K to Kay


K To be branded with a K (kalumnia). So, according to the Lex Memmia, false accusers were branded in the forehead.

K The three bad K's. The Greeks so called the Karians, Kretans, and Kilikians. The Romans retained the same expression, though they spelt the three nations with C instead of K.

K.C.B Knight Commander of the Bath.

K.G Knight of the Garter.

K.K is the German Kaiserliche Königliche. The Emperor of Austria is styled K.K. Majestät (His Imperial Royal Majesty).

K.O.B (i.e. the King's Own Borderers). The 25th Foot, so called in 1805.

Ka Me, Ka Thee One good turn deserves another; do me a service, and I will give you a helping hand when you require one. (Latin, Fricantem frica, or Muli mutuo scabunt.)

"Ka me, ka thee, is a proverb all over the world." - Sir W. Scott: Kenilworth, chap. v.
Kaaba (Arabic, kabah, a square house). A shrine of Mecca, said to have been built by Abraham on the spot where Adam first worshipped after his expulsion from Paradise. In the north-east corner is a stone seven inches long, said to be a ruby sent down from heaven. It is now black, from being kissed so often by sinful man. (See Adam's Peak.)

Kabibonokka (North - American Indian). Son of Mudjekeewis, and the Indian Boreas, who dwelt in Wabasso (the North). He paints the autumn leaves scarlet and yellow, sends the snow, binds the rivers in ice, and drives away the seagull, cormorant, and heron. (See Shingebis.)

Kadris Mohammedan dervishes who lacerate themselves with scourges.

Kaffir (Arabic, Kâfir. an infidel). A name given to the Hottentots, who reject the Moslem faith. Kafiristan, in Central Asia, means "the country of the infidels."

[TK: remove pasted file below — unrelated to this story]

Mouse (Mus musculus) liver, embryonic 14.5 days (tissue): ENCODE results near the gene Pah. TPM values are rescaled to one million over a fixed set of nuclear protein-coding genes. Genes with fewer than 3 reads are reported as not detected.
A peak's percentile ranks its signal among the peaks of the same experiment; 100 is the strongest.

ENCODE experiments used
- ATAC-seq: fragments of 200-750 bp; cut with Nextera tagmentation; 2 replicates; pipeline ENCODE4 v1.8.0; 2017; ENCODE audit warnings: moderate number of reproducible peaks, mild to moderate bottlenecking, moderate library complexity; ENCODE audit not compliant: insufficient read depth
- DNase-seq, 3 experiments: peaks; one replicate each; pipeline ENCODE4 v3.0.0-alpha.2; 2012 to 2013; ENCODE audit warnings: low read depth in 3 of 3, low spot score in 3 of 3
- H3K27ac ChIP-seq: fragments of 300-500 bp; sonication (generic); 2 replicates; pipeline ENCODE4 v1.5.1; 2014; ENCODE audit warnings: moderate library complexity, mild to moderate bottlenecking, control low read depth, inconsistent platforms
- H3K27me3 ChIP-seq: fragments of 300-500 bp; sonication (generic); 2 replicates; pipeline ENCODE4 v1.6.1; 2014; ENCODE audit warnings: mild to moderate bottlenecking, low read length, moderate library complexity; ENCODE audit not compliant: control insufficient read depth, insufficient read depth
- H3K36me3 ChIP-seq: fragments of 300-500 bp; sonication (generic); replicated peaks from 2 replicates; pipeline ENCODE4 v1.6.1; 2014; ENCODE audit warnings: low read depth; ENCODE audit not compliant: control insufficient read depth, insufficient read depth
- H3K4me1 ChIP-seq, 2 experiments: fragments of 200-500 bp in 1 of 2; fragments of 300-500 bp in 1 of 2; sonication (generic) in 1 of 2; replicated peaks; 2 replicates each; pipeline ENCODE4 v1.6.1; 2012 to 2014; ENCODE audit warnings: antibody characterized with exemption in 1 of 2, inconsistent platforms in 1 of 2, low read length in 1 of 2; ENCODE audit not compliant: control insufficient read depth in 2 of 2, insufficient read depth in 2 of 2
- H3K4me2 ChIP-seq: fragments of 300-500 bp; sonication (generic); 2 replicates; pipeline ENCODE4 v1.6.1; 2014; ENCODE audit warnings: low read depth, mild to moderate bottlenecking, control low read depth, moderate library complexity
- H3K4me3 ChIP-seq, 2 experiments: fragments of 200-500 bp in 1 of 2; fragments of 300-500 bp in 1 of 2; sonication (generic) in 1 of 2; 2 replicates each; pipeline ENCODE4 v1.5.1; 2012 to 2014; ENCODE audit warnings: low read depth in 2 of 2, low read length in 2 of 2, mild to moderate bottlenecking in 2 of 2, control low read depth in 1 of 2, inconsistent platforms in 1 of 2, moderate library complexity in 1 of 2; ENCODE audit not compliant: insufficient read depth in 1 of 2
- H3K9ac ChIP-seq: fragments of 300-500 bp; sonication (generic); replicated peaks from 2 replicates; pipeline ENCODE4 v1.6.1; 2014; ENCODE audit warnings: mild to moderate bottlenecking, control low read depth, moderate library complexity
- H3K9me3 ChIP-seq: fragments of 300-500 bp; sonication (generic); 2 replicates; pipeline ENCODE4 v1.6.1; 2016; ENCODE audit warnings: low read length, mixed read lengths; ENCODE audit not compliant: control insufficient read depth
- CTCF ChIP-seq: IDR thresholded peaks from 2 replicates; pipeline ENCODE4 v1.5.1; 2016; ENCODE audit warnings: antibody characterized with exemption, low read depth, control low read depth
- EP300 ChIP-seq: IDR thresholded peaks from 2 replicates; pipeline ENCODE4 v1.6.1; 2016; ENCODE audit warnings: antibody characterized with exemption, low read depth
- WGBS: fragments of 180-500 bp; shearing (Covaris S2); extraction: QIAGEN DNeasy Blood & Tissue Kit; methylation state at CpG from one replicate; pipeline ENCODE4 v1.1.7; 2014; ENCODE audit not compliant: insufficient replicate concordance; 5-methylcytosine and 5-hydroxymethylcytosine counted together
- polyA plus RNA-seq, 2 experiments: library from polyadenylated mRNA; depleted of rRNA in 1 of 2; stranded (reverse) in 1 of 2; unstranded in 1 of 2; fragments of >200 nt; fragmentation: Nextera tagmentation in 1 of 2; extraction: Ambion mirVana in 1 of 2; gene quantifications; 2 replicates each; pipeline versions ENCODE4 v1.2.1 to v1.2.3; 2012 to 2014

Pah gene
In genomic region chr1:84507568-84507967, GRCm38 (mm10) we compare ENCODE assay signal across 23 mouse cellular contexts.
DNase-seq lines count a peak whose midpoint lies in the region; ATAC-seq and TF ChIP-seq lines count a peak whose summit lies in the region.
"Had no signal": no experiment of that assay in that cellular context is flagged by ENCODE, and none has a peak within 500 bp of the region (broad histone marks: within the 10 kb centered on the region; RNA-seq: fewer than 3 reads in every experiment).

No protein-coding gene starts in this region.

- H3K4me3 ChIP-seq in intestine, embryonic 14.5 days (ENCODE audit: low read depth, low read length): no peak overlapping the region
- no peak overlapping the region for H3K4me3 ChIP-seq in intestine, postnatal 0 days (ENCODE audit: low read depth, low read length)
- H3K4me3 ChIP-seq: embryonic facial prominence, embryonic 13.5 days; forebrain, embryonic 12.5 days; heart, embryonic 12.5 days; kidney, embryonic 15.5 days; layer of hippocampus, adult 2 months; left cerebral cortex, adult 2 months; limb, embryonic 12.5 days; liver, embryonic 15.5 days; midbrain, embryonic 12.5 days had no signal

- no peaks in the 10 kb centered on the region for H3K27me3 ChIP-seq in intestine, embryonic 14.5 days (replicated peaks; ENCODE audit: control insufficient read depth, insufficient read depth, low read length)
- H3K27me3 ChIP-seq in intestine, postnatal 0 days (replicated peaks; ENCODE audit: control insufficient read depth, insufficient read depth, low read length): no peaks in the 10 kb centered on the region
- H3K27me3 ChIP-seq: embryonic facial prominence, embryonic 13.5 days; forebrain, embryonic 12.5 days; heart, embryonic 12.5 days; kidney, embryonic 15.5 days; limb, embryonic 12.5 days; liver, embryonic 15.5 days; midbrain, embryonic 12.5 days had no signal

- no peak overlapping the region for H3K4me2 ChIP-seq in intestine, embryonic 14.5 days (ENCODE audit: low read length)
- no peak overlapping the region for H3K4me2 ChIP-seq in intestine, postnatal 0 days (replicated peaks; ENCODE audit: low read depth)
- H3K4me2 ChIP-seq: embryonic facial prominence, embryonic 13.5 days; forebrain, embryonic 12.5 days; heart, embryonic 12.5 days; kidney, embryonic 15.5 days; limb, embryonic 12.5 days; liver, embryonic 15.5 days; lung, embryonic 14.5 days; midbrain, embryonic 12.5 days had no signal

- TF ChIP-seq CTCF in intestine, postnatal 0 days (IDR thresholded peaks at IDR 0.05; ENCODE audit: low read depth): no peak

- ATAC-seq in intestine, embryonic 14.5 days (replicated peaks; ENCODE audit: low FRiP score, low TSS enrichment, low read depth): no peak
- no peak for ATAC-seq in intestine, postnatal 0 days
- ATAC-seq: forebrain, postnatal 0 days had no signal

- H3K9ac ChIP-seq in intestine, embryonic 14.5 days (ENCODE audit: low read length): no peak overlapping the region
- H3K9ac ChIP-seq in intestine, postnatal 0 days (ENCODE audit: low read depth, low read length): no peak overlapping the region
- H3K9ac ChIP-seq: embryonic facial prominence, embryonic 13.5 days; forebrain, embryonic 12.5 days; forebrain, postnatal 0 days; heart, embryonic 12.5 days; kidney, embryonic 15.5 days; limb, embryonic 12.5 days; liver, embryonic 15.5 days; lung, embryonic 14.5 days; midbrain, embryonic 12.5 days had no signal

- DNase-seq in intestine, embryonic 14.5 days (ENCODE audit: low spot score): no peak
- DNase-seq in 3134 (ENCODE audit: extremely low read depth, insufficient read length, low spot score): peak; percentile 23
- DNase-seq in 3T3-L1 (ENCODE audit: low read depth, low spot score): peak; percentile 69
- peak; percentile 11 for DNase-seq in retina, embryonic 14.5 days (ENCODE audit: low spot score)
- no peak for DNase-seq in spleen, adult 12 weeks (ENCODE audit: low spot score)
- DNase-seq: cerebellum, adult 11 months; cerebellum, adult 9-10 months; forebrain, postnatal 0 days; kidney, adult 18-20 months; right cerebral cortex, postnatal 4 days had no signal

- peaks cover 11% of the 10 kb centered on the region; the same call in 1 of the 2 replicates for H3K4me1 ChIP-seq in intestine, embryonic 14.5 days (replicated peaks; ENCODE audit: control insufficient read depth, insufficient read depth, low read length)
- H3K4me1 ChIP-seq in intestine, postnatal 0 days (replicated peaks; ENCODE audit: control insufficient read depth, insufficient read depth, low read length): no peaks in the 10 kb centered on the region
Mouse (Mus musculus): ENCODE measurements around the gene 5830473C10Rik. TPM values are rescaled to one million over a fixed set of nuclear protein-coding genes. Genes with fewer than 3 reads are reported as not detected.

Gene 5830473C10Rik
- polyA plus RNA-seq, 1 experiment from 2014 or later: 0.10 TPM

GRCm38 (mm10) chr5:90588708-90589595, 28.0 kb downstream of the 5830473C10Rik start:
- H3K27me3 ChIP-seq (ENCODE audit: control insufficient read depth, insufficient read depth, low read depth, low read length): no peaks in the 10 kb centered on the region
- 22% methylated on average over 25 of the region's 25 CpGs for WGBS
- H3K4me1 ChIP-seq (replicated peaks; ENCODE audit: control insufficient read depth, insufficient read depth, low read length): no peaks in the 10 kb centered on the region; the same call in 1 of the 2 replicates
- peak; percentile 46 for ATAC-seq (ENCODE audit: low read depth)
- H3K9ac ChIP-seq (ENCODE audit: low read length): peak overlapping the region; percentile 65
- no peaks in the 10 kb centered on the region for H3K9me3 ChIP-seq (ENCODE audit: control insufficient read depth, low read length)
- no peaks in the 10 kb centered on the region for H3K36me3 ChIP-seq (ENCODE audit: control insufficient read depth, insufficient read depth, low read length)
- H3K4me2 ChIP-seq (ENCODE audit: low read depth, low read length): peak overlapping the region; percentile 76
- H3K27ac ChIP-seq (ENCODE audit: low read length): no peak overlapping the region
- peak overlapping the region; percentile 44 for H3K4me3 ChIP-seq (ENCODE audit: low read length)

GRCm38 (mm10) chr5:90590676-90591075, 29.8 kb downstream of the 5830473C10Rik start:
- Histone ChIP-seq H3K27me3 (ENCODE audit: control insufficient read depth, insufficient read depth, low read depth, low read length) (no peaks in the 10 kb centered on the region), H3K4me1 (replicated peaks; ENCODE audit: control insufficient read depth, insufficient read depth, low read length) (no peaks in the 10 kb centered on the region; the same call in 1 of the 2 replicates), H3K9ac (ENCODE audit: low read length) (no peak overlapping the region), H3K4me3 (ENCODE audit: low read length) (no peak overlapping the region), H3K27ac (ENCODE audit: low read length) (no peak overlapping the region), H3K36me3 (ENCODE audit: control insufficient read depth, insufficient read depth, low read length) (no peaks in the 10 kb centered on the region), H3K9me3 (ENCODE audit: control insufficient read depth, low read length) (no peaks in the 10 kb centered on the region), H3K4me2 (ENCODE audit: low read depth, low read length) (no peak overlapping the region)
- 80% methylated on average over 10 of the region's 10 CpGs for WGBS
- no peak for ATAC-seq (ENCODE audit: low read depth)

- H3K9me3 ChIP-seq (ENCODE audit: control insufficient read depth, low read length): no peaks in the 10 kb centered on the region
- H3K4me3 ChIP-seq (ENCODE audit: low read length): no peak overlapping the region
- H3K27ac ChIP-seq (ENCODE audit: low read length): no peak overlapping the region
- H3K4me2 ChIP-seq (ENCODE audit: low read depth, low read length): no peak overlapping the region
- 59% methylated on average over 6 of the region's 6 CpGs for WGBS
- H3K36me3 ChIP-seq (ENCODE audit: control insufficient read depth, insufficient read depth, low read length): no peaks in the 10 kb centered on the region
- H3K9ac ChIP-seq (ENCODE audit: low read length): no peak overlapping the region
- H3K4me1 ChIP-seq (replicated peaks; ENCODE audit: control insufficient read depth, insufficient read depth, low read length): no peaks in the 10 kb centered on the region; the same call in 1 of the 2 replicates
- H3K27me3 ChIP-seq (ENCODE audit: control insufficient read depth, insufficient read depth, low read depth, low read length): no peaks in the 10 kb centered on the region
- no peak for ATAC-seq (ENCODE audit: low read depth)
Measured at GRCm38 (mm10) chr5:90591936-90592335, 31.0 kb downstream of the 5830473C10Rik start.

"The affinity of the Kafir tribes ... including the Kafirs proper and the people of Congo, is based upon the various idioms spoken by them, the direct representatives of a common, but now extinct, mother tongue. This aggregate of languages is now conveniently known as ... the Bantu linguistic system." - K. Johnston: Africa, p. 447.
Kai-Omurs (the mighty Omurs), surnamed Ghil-shah (earth's king). Son of Dulavëd, founder of the city Balk, and first of the Kai-Omurs or Paishdadian dynasty of Persia (B.C. 940- 920). (See Paishdadian.)

Kai-anians The sixth Persian dynasty. The semi-historic period (B.C. 660-331). So called because they took for their affix the term kai (mighty), called by the Greeks Ku (Kuros), and by the Romans Cy (Cyrus).

Kailyal (2 syl.). The heroine of Southey's Curse of Keháma.

Kain Hens Hens that a tenant pays to his landlord, as a sort of rent in kind (ill-fed hens). (Guy Mannering, v.)

Kaiser The German Emperor. He receives the title from Dalmatia, Croatia, and the line of the Danube, which, by the arrangement of Diocletian, was governed by a prince entitled Caesar of the Holy Roman Empire, as successor of the emperor of the old Roman empire. It was Albert II., Duke of Austria, who added the Holy Roman Empire to the imperial throne in 1438; and William I., king of Prussia, on being crowned German emperor in 1871, took the title.

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